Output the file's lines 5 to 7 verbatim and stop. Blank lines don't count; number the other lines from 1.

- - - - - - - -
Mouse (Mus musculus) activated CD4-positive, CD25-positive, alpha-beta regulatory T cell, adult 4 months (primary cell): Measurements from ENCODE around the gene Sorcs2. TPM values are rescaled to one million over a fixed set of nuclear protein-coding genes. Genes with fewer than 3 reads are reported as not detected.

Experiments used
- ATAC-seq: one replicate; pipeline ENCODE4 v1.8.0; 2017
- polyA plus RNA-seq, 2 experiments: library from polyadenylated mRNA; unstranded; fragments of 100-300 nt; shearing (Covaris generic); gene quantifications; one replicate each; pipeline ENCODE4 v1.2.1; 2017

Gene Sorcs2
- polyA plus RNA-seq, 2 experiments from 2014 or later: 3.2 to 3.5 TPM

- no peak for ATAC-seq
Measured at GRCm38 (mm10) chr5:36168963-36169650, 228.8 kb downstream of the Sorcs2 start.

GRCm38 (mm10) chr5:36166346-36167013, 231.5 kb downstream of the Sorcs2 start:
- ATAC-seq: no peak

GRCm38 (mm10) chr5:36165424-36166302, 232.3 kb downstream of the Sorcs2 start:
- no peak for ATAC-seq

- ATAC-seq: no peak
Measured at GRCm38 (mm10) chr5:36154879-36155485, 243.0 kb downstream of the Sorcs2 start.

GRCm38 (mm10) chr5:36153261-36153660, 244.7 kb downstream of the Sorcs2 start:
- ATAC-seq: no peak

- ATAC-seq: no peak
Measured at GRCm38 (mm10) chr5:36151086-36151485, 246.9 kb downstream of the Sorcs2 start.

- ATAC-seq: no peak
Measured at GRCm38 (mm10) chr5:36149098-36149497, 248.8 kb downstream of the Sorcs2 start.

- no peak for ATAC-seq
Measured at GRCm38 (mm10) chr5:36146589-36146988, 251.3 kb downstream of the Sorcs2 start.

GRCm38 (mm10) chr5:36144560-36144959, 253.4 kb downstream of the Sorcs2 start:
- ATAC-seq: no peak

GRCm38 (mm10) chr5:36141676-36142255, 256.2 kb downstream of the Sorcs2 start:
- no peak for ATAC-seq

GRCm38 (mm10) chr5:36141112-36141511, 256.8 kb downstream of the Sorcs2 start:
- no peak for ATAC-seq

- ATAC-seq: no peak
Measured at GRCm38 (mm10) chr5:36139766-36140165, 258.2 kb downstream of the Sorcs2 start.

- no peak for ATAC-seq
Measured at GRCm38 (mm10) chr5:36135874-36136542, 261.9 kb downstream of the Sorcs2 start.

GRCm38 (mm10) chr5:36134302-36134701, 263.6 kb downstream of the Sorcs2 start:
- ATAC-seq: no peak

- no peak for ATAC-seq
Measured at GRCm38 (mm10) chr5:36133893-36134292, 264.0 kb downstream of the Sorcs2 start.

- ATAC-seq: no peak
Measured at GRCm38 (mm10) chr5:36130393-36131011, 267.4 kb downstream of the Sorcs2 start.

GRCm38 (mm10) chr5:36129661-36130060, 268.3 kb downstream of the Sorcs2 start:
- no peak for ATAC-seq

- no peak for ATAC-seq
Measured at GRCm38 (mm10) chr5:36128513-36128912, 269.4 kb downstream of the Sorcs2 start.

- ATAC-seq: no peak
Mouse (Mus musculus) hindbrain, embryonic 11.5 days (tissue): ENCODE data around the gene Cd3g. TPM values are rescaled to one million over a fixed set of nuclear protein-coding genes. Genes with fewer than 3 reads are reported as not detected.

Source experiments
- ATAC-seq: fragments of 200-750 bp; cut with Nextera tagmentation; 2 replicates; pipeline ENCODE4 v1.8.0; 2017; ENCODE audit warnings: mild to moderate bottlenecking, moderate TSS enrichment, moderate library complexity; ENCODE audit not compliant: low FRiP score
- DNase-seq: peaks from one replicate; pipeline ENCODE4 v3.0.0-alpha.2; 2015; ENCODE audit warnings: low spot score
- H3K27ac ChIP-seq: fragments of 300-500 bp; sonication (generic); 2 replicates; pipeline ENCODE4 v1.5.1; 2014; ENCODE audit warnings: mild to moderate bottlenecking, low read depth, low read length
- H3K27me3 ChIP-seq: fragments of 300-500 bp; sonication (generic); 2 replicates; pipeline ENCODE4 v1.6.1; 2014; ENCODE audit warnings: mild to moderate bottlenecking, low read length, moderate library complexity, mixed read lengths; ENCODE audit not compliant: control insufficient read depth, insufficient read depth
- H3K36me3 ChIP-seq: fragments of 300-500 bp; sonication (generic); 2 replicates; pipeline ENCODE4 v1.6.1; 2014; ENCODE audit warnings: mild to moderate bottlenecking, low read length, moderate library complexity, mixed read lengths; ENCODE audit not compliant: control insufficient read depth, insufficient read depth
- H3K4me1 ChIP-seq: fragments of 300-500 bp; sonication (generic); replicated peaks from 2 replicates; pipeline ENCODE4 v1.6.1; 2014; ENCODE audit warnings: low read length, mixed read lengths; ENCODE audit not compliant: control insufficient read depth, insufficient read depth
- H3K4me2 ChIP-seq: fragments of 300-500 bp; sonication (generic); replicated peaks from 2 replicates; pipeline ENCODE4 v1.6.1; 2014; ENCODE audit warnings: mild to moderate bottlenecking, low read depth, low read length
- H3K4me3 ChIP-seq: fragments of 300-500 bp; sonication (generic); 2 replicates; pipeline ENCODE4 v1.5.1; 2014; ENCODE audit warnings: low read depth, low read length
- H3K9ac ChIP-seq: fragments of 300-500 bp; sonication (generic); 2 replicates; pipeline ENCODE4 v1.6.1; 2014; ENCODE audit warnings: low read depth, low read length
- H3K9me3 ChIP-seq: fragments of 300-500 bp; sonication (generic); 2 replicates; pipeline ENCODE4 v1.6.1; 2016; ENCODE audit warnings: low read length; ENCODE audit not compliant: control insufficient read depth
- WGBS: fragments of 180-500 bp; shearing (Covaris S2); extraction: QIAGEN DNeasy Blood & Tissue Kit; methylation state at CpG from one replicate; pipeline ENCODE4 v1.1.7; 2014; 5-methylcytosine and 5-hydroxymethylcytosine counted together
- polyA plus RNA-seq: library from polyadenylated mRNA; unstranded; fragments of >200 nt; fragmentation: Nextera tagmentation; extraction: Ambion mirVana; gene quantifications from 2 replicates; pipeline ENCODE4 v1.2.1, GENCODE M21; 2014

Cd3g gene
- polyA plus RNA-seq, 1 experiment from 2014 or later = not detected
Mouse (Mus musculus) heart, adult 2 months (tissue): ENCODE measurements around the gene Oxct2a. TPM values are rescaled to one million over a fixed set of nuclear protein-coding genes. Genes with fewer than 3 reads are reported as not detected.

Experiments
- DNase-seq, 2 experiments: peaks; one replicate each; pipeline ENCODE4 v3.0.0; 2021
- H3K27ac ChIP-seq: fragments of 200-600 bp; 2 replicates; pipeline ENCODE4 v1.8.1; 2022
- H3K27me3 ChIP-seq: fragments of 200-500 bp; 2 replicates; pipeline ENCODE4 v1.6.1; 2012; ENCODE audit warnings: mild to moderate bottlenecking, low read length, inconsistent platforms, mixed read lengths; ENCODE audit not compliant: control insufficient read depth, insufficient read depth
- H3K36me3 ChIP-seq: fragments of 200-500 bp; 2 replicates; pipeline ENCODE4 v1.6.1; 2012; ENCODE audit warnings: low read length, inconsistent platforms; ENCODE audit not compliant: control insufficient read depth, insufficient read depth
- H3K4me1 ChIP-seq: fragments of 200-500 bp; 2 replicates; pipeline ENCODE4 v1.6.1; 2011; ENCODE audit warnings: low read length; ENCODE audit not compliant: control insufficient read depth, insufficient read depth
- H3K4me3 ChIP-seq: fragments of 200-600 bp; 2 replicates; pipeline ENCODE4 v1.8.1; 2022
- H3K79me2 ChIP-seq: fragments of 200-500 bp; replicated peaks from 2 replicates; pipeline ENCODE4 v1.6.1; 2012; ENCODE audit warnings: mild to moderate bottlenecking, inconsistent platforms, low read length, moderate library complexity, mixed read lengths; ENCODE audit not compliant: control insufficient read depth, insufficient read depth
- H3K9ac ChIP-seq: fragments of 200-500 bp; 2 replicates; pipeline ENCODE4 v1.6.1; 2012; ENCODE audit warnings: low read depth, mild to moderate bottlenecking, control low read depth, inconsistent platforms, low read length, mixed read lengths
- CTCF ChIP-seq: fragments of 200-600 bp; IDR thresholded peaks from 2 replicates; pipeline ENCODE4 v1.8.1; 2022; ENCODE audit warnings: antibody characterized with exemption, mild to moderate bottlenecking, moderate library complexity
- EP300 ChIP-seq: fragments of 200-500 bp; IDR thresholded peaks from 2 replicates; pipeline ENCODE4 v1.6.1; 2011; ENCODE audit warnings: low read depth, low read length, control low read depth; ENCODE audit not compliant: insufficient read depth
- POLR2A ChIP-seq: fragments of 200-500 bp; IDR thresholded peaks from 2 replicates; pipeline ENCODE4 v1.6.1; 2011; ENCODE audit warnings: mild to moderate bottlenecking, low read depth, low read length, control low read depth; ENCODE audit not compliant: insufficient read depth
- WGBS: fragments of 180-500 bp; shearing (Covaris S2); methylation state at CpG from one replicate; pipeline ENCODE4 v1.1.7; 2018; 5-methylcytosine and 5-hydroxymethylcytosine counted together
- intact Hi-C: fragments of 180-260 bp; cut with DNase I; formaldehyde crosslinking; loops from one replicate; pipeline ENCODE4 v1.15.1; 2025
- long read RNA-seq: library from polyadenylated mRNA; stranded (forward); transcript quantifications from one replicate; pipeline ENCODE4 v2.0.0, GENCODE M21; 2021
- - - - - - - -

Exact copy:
Gene Sorcs2
- polyA plus RNA-seq, 2 experiments from 2014 or later: 3.2 to 3.5 TPM

- no peak for ATAC-seq